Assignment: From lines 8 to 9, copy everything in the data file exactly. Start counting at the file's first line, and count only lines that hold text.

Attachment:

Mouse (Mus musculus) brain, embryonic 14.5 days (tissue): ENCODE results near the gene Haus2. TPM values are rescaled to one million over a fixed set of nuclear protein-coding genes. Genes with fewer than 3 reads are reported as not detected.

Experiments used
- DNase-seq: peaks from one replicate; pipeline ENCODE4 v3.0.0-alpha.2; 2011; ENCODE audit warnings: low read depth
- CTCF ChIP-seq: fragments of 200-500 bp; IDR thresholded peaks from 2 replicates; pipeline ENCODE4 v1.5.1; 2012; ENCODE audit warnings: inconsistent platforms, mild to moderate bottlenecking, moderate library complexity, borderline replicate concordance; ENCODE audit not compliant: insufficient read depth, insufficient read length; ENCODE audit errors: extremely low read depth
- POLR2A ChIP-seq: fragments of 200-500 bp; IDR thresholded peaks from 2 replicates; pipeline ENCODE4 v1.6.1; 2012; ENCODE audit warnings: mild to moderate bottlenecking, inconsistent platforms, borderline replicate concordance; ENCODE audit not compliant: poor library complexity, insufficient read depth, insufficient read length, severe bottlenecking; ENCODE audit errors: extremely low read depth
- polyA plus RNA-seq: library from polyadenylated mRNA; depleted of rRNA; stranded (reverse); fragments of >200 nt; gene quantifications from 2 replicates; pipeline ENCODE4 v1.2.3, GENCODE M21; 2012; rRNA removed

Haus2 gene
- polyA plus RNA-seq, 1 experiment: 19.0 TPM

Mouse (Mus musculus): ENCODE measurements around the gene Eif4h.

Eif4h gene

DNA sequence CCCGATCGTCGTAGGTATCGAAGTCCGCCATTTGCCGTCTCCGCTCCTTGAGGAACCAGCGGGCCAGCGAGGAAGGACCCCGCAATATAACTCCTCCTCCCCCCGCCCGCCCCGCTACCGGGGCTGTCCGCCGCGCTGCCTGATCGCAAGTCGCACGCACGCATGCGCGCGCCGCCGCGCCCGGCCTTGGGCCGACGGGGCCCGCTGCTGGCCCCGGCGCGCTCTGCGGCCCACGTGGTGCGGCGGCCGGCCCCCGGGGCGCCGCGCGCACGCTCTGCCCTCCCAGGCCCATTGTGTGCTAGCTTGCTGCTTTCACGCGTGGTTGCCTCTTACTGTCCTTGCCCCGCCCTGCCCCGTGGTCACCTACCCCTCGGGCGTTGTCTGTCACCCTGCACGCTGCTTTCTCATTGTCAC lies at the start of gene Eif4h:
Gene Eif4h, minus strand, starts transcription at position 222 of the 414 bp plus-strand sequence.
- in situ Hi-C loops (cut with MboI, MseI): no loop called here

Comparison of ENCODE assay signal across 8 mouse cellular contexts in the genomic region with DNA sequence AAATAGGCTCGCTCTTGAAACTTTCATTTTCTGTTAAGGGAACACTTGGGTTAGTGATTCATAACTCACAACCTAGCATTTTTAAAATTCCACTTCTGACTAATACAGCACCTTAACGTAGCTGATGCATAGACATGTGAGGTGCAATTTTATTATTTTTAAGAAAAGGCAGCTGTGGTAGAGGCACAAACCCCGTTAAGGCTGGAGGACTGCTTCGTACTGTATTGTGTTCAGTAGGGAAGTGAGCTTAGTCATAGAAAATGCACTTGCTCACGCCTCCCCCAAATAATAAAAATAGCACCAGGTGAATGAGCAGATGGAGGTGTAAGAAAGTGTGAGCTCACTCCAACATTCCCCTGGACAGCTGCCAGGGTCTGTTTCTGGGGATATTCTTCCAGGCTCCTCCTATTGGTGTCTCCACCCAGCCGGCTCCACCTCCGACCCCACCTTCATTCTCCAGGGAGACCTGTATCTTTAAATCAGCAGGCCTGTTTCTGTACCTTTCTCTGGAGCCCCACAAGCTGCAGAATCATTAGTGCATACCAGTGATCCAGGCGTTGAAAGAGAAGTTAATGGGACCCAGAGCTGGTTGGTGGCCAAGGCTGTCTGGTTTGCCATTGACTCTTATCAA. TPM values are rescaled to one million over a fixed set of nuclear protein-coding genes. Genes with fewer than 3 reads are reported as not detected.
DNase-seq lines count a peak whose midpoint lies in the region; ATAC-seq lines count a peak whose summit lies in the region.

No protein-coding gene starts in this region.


- polyA plus RNA-seq, 1 experiment: 19.0 TPM

Mouse (Mus musculus): ENCODE measurements around the gene Eif4h.